Supporting Historians: responding to changing research practices

image of camera lensThis post picks out some highlights from a report from Ithaka S+R, “Supporting the Changing Research Practices of Historians” by Roger C Schonfeld and Jennifer Rutner (December 2012). It concentrates on findings that are of particular relevance for archivists and for discovery. The report is recommended reading. It is a US study, but clearly there are strong similarities with other countries.

The report finds that underlying research methods are still broadly as they were but practices have changed considerably: “Based on interviews with dozens of historians, librarians, archivists, and other support services providers, this project has found that the underlying research methods of many historians remain fairly recognizable even with the introduction of new tools and technologies, but the day to day research practices of all historians have changed fundamentally.”

It goes on to summarise the improvements that archives might make to meet changing needs, none of which are unexpected: “For archives, we recommend ongoing improvements to access through improved finding aids, digitization, and discovery tool integration, as well as expanded opportunities for archivists to help historians interpret collections, to build connections among users, and to instruct PhD students in the use of archives.”

It is very encouraging to see the positive comments about researchers’ interactions with archivists: “Having a meeting with the archivist and librarian is really fantastic, because they help you understand what is in the archive, and what you might be able to use.” It is clear from the study that archivists have a vital role to play as key collaborators and colleagues of historians, and their value is clear: “Archivists are often able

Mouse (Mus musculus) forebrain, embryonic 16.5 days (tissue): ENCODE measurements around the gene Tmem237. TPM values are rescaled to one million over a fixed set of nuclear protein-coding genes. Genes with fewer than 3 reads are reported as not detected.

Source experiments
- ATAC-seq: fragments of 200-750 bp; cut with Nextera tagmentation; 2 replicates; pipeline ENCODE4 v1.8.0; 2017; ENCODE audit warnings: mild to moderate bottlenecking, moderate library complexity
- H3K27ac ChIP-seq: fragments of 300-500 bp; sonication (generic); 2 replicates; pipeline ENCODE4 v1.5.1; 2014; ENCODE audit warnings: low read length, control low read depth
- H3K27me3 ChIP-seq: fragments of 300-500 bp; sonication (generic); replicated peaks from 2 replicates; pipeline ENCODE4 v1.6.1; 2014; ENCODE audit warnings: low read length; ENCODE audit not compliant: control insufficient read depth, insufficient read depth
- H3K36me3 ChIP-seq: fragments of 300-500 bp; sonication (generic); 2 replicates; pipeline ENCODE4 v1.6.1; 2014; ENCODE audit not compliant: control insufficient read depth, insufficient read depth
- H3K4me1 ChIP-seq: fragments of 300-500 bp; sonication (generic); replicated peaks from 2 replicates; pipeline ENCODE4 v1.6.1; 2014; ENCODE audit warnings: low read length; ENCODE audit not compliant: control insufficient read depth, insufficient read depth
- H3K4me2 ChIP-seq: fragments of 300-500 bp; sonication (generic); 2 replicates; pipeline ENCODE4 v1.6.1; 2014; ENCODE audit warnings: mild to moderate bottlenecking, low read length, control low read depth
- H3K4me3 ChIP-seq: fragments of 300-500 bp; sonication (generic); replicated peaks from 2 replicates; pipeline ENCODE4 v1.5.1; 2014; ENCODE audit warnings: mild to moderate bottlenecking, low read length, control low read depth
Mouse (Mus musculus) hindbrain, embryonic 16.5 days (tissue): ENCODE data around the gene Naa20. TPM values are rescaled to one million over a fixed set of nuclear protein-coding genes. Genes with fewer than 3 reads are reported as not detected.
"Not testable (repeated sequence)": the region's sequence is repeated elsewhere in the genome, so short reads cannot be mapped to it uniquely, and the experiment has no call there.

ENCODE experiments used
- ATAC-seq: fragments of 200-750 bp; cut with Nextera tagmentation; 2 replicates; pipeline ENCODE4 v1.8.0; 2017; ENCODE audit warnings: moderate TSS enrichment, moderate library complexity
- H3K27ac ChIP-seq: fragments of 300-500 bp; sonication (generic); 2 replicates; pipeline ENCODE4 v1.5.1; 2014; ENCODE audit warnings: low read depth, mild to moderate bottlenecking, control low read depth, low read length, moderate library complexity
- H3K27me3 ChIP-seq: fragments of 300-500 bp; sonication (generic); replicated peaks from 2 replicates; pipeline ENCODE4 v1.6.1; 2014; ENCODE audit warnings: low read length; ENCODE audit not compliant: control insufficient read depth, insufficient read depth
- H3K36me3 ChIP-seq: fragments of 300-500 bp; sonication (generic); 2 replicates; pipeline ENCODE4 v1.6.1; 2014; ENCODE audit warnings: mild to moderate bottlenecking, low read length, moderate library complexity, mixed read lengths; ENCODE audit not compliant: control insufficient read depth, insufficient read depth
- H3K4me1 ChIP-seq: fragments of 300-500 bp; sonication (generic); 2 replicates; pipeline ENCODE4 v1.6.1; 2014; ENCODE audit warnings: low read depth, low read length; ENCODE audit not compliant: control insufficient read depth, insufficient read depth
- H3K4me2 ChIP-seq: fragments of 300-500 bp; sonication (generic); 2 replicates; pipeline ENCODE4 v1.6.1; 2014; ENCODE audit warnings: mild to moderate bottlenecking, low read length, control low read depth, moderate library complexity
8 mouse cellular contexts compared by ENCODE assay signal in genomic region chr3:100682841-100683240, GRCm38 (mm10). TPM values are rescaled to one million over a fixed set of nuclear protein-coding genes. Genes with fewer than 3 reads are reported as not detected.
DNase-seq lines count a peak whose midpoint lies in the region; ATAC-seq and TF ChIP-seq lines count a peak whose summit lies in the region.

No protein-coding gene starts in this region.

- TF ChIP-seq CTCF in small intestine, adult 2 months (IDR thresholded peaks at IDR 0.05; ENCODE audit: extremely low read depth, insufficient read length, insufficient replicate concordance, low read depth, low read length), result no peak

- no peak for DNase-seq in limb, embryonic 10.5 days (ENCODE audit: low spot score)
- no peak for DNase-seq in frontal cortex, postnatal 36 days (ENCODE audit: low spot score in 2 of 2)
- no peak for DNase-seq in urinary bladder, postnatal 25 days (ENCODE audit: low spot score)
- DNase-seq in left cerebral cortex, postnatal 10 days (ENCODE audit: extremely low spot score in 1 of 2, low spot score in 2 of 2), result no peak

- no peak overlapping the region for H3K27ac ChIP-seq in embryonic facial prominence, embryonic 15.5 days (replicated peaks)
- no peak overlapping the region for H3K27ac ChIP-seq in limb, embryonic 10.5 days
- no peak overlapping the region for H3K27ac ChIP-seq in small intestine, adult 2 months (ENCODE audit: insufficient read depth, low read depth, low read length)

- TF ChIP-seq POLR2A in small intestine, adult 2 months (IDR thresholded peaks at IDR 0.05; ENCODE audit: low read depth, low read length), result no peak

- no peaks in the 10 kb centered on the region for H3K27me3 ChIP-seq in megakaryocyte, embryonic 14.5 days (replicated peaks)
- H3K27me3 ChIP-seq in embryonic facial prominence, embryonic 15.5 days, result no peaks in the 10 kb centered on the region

to hone and direct an inquiry, bringing to light items and collections that the researcher may have been unaware of.”

The study does highlight the changing nature of interactions with archival material, as a result of the use of digital cameras in particular, which enables the analytical work to take place elsewhere. It is generally felt to be a convenient and time-saving option, enabling long-term interaction with resources outside of the reading room. This development is actually described as “the single most significant shift in research practices among historians.” It raises questions about whether the role of the archivist changes when the analytical work is displaced from the archive, as archivists may have less opportunity for intellectual engagement with researchers.  The study does highlight a possible issue with digital copies, namely the separation of metadata from content, where the researcher has hundreds of images and needs to organise them constructively, and it also found that scholars are struggling to work with digitised non-textual content effectively.

The ability to find time for research trips was a primary challenge for many researchers. “Interviewees repeatedly emphasized that the amount of time they are able to spend in the archives shapes the nature of the interaction with the sources significantly.” Because most struggle to find time for research trips,  digitised sources are hugely beneficial.

The study found that digitised finding aids help researchers to “travel more strategically”. It suggests that high-quality finding aids may become more important as researchers move more towards photographic visits to archives, rather than serendipitous visits. This connection is something I have not thought about before, and I would be very interested to hear what archivists think about this idea.

Of major relevance for a service like the Archives Hub is the conclusion about finding aids:

“The use of online finding aids greatly facilitates, and sometimes displaces, these visits. If a “good” finding aid is readily available online, this might make a scouting visit unnecessary, depending on the importance of the archive to the research project. In some cases, researchers were able to rule out a visit to an archive based on the online finding aids, and re-purpose funds and effort to tracking down other sources for the project.”